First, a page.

Our post last week referenced one Howard Abramson, who we described as “a tested industry veteran who operated at the apex of power during the years he served as an executive with the American Trucking Associations, the nation’s largest industry advocacy group.”
As we noted in that post, Abramson is shooting some condemnatory salvos off in the direction of both the U.S. Congress and the industry he once represented. He accuses the former of basically abdicating its safety oversight duties of the industry and the latter of acting irresponsibly and imperiling the public’s safety.
Abramson’s barbs aimed at what he deems the trucking industry’s problematic safety record appear in a recent New York Times piece.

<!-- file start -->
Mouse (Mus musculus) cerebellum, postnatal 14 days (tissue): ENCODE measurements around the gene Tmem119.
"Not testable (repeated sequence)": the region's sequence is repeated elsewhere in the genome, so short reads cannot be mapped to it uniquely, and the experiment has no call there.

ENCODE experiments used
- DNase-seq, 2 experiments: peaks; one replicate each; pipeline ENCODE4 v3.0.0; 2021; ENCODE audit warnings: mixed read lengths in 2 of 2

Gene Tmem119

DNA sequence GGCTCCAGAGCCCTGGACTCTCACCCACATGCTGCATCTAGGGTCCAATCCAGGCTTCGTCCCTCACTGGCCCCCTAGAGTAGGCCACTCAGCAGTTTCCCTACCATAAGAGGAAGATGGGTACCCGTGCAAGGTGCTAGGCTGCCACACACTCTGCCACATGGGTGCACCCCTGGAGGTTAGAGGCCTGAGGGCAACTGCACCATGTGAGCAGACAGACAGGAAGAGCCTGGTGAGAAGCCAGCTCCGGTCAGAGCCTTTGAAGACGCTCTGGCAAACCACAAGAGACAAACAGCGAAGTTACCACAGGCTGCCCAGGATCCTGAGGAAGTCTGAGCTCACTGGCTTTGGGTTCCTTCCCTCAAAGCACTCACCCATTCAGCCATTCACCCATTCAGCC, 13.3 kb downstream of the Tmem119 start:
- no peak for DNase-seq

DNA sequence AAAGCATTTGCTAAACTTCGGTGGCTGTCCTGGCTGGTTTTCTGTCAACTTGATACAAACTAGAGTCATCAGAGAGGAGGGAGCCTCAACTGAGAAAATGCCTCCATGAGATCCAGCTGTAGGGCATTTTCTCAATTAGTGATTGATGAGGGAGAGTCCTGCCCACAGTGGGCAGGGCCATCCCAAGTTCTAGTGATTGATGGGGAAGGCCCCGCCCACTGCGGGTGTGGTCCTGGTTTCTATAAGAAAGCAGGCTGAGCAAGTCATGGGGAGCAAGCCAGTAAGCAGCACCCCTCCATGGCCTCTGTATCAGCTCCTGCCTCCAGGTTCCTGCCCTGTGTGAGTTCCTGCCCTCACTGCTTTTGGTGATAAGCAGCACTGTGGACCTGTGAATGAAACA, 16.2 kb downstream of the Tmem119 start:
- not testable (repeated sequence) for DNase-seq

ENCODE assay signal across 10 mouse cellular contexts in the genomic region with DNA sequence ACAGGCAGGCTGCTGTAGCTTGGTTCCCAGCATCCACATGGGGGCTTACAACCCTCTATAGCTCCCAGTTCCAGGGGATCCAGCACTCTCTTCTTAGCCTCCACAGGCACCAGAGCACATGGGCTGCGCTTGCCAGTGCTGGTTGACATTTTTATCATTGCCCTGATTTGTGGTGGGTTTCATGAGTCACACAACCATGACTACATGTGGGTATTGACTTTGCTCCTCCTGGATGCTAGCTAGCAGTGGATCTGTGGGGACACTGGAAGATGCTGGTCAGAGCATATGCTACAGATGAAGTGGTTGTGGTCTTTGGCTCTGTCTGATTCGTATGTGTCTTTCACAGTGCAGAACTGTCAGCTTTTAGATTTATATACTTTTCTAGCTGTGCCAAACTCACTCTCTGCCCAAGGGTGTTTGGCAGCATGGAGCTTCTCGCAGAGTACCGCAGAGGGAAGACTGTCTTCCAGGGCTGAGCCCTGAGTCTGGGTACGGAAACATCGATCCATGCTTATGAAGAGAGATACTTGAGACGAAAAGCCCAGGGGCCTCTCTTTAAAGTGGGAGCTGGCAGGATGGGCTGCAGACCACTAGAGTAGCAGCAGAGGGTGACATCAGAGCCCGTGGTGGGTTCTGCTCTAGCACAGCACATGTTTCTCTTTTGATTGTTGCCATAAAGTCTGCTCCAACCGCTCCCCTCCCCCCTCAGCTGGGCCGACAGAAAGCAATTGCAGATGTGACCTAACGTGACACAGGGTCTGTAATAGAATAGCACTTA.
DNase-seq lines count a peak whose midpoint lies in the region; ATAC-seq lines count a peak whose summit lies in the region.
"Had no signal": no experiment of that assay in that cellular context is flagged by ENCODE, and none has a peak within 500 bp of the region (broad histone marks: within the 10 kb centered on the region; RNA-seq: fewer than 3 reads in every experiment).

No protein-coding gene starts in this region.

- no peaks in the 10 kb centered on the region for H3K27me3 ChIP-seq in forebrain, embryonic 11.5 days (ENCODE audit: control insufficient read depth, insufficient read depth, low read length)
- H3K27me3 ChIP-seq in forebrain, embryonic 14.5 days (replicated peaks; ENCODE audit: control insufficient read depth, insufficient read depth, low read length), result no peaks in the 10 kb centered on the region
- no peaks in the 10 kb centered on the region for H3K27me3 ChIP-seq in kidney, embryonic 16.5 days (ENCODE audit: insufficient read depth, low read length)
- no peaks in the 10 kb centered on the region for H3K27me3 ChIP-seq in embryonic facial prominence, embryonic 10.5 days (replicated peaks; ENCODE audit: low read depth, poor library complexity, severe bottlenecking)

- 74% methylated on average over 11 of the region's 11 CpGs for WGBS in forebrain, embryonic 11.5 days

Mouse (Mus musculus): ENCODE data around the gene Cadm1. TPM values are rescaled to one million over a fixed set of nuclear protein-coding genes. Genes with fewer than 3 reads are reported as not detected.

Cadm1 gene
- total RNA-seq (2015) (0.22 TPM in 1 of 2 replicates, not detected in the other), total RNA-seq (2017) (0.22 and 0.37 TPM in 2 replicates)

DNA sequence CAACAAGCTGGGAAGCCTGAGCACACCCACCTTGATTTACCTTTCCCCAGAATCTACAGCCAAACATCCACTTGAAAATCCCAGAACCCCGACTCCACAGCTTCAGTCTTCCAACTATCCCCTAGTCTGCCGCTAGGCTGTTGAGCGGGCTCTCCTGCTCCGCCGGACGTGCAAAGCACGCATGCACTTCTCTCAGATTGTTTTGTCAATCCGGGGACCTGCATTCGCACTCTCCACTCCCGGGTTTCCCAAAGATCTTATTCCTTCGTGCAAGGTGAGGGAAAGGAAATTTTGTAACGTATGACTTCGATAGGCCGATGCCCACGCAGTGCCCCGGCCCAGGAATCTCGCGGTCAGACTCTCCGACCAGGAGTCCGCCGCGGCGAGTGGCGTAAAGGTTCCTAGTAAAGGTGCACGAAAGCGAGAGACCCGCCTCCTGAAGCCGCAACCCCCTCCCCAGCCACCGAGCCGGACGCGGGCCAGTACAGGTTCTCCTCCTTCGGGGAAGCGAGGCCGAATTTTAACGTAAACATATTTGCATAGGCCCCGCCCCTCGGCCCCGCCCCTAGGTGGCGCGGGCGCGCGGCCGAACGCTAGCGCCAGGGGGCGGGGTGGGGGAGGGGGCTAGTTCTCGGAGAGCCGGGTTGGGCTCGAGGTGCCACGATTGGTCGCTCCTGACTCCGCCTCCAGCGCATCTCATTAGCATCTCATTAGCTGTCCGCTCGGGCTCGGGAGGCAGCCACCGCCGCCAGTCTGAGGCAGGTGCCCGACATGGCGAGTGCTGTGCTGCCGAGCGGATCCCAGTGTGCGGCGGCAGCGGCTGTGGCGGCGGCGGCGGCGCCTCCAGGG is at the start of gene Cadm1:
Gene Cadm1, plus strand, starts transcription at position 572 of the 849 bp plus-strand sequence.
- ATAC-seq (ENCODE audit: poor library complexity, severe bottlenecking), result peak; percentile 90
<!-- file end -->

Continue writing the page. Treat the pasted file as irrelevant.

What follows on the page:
Here’s one well-thrown dart: Reportedly, more people could die in the United States within 2015 alone from track accident-related injuries than were killed in all the domestic airplane crashes that have occurred within the past 45 years.
And here’s another: The Centers for Disease Control and Prevention posits that commercial bus and truck accidents cost the nation about $99 billion annually.
And now for the trifecta: The National Transportation Safety Bureau states that about one of every eight fatal accidents that occurred on national roadways during 2013 (the most recent year for which relevant data are available) involved large trucks, notwithstanding that those vehicles account for less than one of every 10 miles driven in the U.S.
The U.S. Congress needs to crack down on the trucking industry, says Abramson, soon and in resounding fashion. If it doesn’t, bad accidents “are going to continue to happen.”